To say that importing cider was an original part of the business plan would be a total lie. The truth is neither of us held the category in high regard, having only been exposed to the mass-produced, high sugar, made from concentrate ciders that still dominate the store shelves today. So how is it that the first producer we ever imported was a cidermaker; let alone a cidermaker from Estonia (a place I regret to admit I had to look up on a map)? Happenstance really; sometimes its better to be lucky than good.
We met Alvar and Veronika Roosimaa in 2017 at Prowein in Dusseldorf, Germany. They were easy to find; when you looked at the producer list by country France would have thousands, as would Italy, Spain, Germany and so on and so forth, but then there was Estonia with that magic number, one. After pouring hours and hours into research on the Prowein website curiosity demands that you click on something when you see one. So, we set up an appointment, if nothing else it would be fun to checkout, plus it would breakup a day spent tasting heavy red wines.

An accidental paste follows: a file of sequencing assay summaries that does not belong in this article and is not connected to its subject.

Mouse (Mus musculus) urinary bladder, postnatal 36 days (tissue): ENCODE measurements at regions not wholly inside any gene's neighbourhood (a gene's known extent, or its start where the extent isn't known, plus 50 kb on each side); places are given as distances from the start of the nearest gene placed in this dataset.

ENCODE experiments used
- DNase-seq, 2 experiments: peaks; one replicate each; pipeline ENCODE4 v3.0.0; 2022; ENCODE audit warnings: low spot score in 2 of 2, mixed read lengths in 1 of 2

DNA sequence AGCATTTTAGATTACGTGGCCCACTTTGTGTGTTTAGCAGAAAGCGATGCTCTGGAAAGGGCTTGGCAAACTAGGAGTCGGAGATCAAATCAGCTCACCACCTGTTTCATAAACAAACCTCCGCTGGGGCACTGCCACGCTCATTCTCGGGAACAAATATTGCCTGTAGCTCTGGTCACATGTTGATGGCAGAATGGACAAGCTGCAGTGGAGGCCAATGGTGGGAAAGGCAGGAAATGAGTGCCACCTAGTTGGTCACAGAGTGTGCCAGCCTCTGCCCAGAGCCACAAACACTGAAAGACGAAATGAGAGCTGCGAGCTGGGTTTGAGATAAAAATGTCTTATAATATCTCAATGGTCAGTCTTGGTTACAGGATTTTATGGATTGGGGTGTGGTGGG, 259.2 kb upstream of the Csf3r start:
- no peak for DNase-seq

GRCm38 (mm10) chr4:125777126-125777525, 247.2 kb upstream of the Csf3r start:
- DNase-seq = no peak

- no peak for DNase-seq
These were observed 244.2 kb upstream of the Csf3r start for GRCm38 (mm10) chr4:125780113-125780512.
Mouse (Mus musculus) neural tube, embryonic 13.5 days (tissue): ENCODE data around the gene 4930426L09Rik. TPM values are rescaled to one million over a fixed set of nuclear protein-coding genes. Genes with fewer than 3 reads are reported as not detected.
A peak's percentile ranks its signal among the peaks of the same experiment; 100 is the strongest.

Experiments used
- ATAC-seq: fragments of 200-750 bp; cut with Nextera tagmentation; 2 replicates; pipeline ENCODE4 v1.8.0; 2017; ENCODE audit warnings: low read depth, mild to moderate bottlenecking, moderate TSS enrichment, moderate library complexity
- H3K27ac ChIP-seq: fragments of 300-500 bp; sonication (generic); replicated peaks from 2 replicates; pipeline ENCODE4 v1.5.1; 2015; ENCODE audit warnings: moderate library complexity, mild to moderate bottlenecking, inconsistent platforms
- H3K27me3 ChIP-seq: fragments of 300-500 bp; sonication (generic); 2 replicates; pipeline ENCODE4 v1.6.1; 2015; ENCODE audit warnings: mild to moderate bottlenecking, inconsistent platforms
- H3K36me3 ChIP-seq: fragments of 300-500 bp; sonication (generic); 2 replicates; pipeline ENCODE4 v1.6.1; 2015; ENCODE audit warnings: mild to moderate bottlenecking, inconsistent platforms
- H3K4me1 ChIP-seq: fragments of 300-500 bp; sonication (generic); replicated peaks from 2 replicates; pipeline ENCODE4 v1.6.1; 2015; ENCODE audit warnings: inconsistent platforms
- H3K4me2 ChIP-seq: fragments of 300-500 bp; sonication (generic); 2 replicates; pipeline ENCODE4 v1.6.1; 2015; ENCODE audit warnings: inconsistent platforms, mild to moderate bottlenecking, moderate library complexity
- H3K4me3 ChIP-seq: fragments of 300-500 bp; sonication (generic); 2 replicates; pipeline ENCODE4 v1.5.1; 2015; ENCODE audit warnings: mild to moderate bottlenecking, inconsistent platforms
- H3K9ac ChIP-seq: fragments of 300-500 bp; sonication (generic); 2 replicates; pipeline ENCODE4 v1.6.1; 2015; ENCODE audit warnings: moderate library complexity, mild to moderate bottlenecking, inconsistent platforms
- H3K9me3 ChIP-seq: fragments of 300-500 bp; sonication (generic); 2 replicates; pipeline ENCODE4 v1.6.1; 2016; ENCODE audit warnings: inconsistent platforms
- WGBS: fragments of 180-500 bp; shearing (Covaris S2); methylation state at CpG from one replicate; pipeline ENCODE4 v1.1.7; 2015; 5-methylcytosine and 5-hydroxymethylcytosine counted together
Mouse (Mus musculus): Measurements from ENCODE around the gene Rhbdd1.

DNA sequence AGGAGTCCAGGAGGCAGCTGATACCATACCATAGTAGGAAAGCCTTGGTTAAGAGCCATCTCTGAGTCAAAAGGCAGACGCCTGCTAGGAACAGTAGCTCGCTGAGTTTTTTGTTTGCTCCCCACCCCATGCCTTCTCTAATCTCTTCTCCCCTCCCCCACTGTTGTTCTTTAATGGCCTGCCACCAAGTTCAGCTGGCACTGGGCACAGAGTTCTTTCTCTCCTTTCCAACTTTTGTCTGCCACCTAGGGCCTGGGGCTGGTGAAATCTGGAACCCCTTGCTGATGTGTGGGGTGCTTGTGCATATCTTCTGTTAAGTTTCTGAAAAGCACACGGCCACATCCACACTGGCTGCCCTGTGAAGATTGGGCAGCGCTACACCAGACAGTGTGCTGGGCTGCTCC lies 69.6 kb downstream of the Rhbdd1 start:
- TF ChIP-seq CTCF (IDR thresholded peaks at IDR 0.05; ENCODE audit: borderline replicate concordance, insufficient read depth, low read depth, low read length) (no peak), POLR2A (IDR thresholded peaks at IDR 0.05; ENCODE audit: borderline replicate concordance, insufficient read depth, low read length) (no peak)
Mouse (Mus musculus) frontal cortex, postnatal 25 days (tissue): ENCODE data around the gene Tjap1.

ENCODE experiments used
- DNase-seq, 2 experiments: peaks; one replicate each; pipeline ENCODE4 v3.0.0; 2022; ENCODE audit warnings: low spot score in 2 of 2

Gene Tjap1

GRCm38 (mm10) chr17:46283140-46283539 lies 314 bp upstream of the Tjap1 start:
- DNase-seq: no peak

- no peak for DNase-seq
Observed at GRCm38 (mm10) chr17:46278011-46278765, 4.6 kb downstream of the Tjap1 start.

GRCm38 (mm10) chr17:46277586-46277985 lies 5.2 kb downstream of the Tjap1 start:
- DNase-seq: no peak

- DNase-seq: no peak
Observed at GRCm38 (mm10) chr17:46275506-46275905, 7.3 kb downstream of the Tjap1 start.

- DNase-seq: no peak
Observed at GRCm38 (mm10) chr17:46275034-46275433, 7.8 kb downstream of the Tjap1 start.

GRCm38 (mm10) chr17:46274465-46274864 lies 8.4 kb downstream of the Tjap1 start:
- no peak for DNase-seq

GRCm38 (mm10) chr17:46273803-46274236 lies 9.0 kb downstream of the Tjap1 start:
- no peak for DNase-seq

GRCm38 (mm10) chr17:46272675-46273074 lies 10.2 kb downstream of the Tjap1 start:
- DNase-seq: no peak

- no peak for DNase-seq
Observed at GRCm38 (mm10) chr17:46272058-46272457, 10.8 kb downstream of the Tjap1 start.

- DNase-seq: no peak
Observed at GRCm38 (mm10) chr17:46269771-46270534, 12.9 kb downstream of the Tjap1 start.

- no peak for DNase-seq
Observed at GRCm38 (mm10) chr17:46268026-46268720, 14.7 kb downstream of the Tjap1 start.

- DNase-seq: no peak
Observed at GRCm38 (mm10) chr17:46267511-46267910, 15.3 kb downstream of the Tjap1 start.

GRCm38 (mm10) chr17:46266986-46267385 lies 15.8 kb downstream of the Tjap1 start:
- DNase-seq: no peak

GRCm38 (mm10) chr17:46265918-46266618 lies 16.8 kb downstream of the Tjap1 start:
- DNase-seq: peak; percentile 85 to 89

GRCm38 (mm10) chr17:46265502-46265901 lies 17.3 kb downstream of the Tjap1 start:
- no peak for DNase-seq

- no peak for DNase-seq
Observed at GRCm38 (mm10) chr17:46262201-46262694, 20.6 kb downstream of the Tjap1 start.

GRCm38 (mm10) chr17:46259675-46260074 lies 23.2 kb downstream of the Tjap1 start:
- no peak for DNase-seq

To this day we have still never had cider as good. Hell after tasting the Rosé Becky told me if we did not import this, she would divorce me; I think she might have been serious! From my first taste of their Brut I was shocked that it was cider, to me this was wine, really it was Champagne. That’s what has always stood out about Jaanihanso, their dedication to quality. Organic farming, native yeast, Champagne method cidermaking, long aging for complexity, never fining or filtering, these are all hallmarks of Jaanihanso Cider. Perhaps more astounding is even after all the accolades and awards, and there are many, they never stop innovating or improving. Constantly coming up with new blends, styles, and production methods that push the limits of what people think of when they think of Cider.